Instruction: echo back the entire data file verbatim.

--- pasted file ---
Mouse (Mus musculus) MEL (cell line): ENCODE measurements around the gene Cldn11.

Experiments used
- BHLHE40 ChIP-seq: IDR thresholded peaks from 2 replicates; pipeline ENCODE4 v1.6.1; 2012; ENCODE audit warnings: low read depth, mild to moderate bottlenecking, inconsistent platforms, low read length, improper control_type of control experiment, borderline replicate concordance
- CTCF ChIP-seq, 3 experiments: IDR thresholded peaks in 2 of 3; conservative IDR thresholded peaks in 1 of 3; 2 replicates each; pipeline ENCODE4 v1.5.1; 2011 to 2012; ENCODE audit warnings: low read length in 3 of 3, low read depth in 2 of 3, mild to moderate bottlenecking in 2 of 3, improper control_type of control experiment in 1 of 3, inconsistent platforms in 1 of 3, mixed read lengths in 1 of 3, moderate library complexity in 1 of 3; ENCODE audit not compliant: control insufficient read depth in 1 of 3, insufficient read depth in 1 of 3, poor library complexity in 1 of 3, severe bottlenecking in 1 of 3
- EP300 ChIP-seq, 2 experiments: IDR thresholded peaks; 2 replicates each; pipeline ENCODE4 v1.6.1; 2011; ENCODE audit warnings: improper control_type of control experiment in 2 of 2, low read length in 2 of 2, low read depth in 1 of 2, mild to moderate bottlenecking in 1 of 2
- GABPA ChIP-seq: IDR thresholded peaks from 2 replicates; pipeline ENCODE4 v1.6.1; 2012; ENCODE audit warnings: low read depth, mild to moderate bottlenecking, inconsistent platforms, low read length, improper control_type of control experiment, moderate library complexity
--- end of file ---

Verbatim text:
Mouse (Mus musculus) MEL (cell line): ENCODE measurements around the gene Cldn11.

Experiments used
- BHLHE40 ChIP-seq: IDR thresholded peaks from 2 replicates; pipeline ENCODE4 v1.6.1; 2012; ENCODE audit warnings: low read depth, mild to moderate bottlenecking, inconsistent platforms, low read length, improper control_type of control experiment, borderline replicate concordance
- CTCF ChIP-seq, 3 experiments: IDR thresholded peaks in 2 of 3; conservative IDR thresholded peaks in 1 of 3; 2 replicates each; pipeline ENCODE4 v1.5.1; 2011 to 2012; ENCODE audit warnings: low read length in 3 of 3, low read depth in 2 of 3, mild to moderate bottlenecking in 2 of 3, improper control_type of control experiment in 1 of 3, inconsistent platforms in 1 of 3, mixed read lengths in 1 of 3, moderate library complexity in 1 of 3; ENCODE audit not compliant: control insufficient read depth in 1 of 3, insufficient read depth in 1 of 3, poor library complexity in 1 of 3, severe bottlenecking in 1 of 3
- EP300 ChIP-seq, 2 experiments: IDR thresholded peaks; 2 replicates each; pipeline ENCODE4 v1.6.1; 2011; ENCODE audit warnings: improper control_type of control experiment in 2 of 2, low read length in 2 of 2, low read depth in 1 of 2, mild to moderate bottlenecking in 1 of 2
- GABPA ChIP-seq: IDR thresholded peaks from 2 replicates; pipeline ENCODE4 v1.6.1; 2012; ENCODE audit warnings: low read depth, mild to moderate bottlenecking, inconsistent platforms, low read length, improper control_type of control experiment, moderate library complexity